Four pre-regulatory proposals that would substantially increase the amount of Proposition 65 warnings, increase frivolous “shakedown” lawsuits, and unjustifiably weaken the scientific basis for warning levels were released by the state Office of Environmental Health Hazard Assessment (OEHHA) on August 28.
These results directly undermine the Governor’s calls for Proposition 65 reform in May 2013, when he sought to decrease the number of warnings, curb frivolous litigation, and strengthen the scientific basis for warning levels.
The California Chamber of Commerce and a vast coalition of organizations and businesses that will be affected by OEHHA’s proposals will be engaged throughout the pre-regulatory and regulatory processes.
Response to Petition, Beech-Nut Case
OEHHA’s proposals are nominally in response to a request by the Center for Environmental Health (CEH) that OEHHA rescind the safe harbor level for lead and establish a new, much lower one. The current safe harbor level for lead, established by OEHHA’s predecessor agency in 1989, is 0.5 micrograms/day.
But OEHHA’s proposals address issues well beyond the scope of CEH’s request and instead seek to overturn the 2015 Appellate Court ruling in Environmental Law Foundation v. Beech-Nut, et al. In that case, the appellate court ruled that fruit and fruit juice products did not require Proposition 65 warnings for lead exposure.
Among other things, the Beech-Nut court found that it is scientifically appropriate to average levels of product use over multiple days to estimate exposure levels to lead when making a decision about whether to provide a warning. Specifically, the court permits higher levels of exposure when there are intervening days of no exposure (in this case, the average consumer ate peaches only once every two weeks).
Proposals Worsen Proposition 65 Climate
• First, OEHHA has proposed to significantly lower the exposure level (Maximum Allowable Dose Level, or MADL) at which a warning is required for lead. The proposal would slash the current level of 0.5 micrograms/day to 0.2 micrograms/day.
Acknowledging the Beech-Nut ruling, OEHHA would permit higher levels when there are intervening days of no exposure, but would set these levels 60% lower than permitted by the Beech-Nut court.
Proposition 65 already has an extraordinarily conservative safety factor built into the statute, which makes the current lead MADL the most conservative in the world. OEHHA’s proposal is not necessary to protect public health, and will result in a proliferation of new warnings in a state that already has a reputation for “overwarning.”
• Second, OEHHA has proposed that the MADLs for 35 other reproductive toxicants will now be considered single-day limits such that exposures to these chemicals cannot be averaged over periods longer than one day (e.g., if the average consumer consumed a product only once every two weeks).
This proposal fundamentally undermines science demonstrating that, like lead, different reproductive toxicants act differently over time. This proposal would require businesses to make extraordinarily conservative and baseless presumptions when making warning decisions, thus requiring warnings in many instances where they are not required today.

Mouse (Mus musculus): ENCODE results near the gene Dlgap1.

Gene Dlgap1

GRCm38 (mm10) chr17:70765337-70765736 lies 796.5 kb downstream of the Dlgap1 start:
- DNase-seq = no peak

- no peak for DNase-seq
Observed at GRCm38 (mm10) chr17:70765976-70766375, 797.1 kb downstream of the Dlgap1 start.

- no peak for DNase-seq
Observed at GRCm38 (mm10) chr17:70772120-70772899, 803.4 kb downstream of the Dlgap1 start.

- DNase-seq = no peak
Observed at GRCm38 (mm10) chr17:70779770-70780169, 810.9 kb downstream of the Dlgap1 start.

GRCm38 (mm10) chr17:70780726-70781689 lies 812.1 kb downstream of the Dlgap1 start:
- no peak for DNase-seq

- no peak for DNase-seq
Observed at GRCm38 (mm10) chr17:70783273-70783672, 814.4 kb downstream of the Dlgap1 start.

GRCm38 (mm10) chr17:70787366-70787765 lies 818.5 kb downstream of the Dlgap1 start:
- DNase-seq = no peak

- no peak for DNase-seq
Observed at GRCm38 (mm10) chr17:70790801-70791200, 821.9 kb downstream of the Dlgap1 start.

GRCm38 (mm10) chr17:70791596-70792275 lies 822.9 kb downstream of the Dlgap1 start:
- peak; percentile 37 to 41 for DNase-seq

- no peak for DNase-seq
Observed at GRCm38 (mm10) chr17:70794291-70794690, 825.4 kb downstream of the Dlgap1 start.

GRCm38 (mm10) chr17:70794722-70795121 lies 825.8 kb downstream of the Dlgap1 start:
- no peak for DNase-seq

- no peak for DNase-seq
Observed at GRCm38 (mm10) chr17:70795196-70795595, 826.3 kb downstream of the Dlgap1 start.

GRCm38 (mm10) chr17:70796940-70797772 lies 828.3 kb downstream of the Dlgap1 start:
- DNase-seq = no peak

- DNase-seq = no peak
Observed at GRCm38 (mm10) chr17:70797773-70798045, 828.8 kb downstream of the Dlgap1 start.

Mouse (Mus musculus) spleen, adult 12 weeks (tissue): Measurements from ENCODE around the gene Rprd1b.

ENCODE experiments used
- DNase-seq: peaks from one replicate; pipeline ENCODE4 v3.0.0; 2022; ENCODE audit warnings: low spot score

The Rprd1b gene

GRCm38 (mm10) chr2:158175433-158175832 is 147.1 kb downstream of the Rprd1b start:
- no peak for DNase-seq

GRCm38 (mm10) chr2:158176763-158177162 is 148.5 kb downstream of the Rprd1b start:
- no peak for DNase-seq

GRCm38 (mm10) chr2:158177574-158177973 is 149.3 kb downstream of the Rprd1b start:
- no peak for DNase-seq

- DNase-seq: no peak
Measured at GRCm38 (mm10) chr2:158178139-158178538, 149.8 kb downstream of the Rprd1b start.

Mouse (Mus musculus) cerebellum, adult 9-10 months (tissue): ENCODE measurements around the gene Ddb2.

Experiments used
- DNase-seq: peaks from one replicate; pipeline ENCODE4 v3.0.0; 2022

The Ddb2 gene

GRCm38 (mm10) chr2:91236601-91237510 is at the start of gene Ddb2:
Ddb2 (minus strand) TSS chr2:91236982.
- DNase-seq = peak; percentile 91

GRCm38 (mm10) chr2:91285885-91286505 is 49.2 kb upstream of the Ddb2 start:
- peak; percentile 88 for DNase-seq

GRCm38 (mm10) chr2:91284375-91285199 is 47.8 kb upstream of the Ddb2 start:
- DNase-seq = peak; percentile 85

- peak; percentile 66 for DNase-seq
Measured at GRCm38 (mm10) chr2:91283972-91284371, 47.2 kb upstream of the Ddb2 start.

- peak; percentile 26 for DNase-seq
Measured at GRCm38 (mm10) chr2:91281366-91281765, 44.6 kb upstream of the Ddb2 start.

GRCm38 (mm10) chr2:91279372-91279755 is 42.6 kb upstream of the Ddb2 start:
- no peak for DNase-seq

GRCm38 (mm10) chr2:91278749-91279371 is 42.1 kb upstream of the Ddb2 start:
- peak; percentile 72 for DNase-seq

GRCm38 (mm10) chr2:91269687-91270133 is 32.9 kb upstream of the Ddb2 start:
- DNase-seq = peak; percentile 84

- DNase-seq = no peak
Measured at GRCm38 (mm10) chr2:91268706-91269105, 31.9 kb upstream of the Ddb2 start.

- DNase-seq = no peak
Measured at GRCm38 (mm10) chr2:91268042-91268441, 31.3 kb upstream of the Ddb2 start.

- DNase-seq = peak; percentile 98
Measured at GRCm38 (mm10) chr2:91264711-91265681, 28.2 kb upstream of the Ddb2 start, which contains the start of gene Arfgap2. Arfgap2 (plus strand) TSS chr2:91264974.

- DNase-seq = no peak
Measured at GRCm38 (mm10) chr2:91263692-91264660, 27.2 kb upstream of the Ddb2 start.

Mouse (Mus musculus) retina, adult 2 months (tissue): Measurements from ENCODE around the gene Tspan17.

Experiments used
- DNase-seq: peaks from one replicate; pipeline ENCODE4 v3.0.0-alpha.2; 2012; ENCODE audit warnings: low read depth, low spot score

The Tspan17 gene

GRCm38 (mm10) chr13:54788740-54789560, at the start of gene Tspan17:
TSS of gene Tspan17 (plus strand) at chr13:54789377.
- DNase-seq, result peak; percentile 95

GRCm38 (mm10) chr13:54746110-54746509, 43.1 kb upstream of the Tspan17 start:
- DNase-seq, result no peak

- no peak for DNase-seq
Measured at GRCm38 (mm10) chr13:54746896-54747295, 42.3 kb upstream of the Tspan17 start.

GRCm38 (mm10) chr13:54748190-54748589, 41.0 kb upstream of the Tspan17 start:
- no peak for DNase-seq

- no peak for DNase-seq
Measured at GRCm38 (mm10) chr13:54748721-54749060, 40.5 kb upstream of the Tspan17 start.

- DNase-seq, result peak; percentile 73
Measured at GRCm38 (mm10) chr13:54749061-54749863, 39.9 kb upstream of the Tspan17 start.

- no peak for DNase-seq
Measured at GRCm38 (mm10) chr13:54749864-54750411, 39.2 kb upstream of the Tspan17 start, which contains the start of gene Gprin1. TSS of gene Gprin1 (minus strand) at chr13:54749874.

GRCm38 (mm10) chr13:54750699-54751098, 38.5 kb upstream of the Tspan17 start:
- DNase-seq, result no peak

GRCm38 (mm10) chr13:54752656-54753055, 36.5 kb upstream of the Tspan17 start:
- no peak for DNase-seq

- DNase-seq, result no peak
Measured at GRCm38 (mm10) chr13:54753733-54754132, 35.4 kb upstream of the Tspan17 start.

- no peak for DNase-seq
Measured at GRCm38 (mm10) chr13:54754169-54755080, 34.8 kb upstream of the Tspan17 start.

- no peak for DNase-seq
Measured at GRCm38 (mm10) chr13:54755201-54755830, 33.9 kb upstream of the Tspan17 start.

• Third, OEHHA has proposed to bar courts from considering what the most appropriate measure is for determining the average user of a product and instead require businesses to use the “arithmetic mean.”
For many products, including food, the distribution of exposures is highly skewed and a very small number of consumers are exposed at higher levels while the vast majority of consumers are exposed at very low levels.
The arithmetic mean would allow the outliers to skew the mean, which in many cases would result in the need to provide a warning when 85% of the population would not need one.
• Fourth, OEHHA has proposed to require that, for food products, Proposition 65 compliance be evaluated for each and every lot of finished product that leaves the processing facility. But just as individual consumers use a product differently, different units of the same products can contain different levels of a listed chemical. Today, businesses in this context make warning decisions by analyzing this variability, and courts routinely take expert testimony on the issue.
Under OEHHA’s proposal, businesses would be required to undertake significant testing for each and every commodity and must be able to trace the “lot” from which each item came, a nearly impossible task. Additionally, food manufacturers don’t have standard “lots” for testing purposes that would provide any reliable information. The costs associated with this proposal would be astronomical, and private enforcers will have several new pathways to sue food manufacturers and retailers.
OEHHA will be hosting a pre-regulatory workshop on the lead MADL and reproductive toxicant averaging proposals on October 14 in Sacramento, and another workshop on the arithmetic mean and lot averaging proposals on October 19 in Oakland.